Beyond Understanding

A big problem I’ve constantly had in my Christian walk is the need for understanding.  As I’ve said many times, I am an analytical person.  It is hard for me to commit to anything if I do not have a very good understanding of it.  This naturally creates a problem for me in turning verses like Proverbs 3:5 into a reality.

“Trust the Lord with all your heart and lean not on your own understanding.”

But Lord, you made me an analytical person?

Recently I read through Leviticus and wow, there’s a whole lot I don’t understand in that book.  More like there’s a whole lot that I question, “why is this even in the Bible?”  Yes, I know it was a different culture.  Yes, I know it needs to be read in context and yes I know we read the OT through the lense of the New Testament.  But still I read sections and think, “That’s just not right.”  I don’t need to get into specifics.  I’m sure you’ve come across plenty of Bible bashers who joyfully go straight to certain passages of Leviticus to disprove God by making Him out to be some sort of immoral monster.  Which leads back to my original question of “why is this even in the Bible?”  Why did God allow things like this to be written knowing that it would cause many to speak out against Him in later cultures?

I became so distraught over this I put the Bible down for a while.  I was angry because I didn’t understand.  Many other issues bombarded at the same time.  I ran into a nasty cocktail of spiritual, mental, emotional and financial trouble.  I was in a lot of pain and I was angry.  But something crept up through my anger; something that pushed passed my understanding—or lack thereof.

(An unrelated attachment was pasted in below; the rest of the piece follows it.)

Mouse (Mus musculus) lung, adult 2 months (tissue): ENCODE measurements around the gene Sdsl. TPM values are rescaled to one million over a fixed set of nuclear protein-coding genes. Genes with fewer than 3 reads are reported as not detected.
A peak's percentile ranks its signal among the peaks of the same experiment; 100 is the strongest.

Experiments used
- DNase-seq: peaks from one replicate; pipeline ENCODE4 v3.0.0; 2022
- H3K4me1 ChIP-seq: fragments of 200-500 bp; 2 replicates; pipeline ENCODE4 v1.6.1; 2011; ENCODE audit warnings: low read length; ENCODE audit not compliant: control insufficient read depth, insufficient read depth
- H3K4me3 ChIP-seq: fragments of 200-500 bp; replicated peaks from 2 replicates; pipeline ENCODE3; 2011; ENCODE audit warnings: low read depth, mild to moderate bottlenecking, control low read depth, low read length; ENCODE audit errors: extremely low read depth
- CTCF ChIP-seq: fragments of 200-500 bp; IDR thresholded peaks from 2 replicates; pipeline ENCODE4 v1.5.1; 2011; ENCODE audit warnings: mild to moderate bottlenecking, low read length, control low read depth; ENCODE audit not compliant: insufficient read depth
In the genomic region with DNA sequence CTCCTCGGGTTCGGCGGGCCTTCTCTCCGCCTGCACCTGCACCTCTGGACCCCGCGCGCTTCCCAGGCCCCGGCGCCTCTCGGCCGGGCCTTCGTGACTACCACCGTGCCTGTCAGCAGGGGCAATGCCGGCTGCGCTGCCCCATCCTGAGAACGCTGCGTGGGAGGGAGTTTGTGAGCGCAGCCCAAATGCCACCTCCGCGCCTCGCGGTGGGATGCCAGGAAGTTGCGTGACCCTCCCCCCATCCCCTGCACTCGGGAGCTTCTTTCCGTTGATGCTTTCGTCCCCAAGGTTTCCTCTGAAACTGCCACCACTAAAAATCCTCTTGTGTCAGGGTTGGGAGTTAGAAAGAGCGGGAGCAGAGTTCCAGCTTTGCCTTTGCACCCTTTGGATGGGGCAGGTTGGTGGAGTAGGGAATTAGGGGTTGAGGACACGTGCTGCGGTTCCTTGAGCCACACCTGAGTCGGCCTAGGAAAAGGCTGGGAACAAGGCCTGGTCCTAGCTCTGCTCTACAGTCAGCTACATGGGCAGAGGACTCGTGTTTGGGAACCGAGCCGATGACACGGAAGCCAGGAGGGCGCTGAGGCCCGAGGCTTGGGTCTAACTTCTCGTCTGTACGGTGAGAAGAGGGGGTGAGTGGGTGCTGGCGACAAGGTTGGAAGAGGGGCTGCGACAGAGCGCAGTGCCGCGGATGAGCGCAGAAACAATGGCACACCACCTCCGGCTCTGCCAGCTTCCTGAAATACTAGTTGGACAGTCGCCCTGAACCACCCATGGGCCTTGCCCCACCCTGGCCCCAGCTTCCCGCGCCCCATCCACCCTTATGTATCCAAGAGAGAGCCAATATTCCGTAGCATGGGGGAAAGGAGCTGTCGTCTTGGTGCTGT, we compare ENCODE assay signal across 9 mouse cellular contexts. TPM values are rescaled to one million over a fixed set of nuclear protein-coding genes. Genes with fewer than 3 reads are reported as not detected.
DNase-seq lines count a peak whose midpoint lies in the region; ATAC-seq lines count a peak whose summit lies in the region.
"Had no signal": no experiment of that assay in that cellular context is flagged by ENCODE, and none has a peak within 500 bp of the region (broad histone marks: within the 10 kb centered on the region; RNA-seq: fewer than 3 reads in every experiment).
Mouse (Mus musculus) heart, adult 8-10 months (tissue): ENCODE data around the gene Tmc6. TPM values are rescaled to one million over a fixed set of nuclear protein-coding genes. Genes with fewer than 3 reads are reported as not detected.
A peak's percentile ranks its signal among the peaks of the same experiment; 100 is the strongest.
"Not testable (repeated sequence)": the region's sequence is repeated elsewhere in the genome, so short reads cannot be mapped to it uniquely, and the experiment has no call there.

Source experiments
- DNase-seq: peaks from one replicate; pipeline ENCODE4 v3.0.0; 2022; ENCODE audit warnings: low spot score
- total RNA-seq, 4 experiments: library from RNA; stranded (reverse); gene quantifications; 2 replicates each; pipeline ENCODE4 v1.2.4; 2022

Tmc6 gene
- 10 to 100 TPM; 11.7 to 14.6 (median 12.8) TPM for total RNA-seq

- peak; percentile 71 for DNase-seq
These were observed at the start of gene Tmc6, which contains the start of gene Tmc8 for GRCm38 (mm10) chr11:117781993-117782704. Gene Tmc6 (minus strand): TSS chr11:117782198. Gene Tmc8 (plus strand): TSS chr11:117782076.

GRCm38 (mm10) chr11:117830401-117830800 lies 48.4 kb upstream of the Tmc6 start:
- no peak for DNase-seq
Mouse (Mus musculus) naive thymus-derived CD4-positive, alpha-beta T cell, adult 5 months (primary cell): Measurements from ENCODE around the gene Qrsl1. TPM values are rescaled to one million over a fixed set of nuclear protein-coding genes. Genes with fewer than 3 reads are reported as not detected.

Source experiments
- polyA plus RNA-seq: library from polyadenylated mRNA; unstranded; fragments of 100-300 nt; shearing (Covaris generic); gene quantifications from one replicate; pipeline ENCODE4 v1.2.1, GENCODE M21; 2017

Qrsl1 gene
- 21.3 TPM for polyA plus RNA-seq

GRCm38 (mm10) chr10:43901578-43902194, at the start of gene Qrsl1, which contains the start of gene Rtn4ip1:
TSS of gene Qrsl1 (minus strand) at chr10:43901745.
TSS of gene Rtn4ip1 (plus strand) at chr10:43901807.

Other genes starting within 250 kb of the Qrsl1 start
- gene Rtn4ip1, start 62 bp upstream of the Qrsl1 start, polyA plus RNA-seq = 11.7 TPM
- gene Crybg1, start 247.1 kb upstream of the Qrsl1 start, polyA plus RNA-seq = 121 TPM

It was peace.  His peace.

Be anxious for nothing, but in everything by prayer and supplication, with thanksgiving, let your requests be made known to God;  and the peace of God, which surpasses all understanding, will guard your hearts and minds through Christ Jesus. –Philippians 4:6-7

The interesting thing—and probably an obvious truth to many—is that when I was angry and was not talking to God I was a total wreck.  He allowed me to have my pout fest and then I finally gave in and made my requests known to God.   I gave in and asked for help because I certainly wasn’t going to figure it all out on my own.  And what do ya know?  Just like scripture says, as I started asking, peace started reigning.

So today I sit and rest in His peace.  I trust the Lord and take a hard lesson learned to lean not on my own understanding.  There’s many things I don’t understand in this world, but there’s one thing I do:

God is good.

 

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17 thoughts on “Beyond Understanding

  1. forestmtnhike

    Hi there, I just want to let you know that I enjoyed what you wrote. What has helped me, oh many times, as I read through the bible is to pray before I read it. A prayer so simple as: “Lord Jesus,. I pray Lord that you would unveil me as I read Your word. I pray that you would help me to understand what I can’t understand. May Your word be living and operative within me…”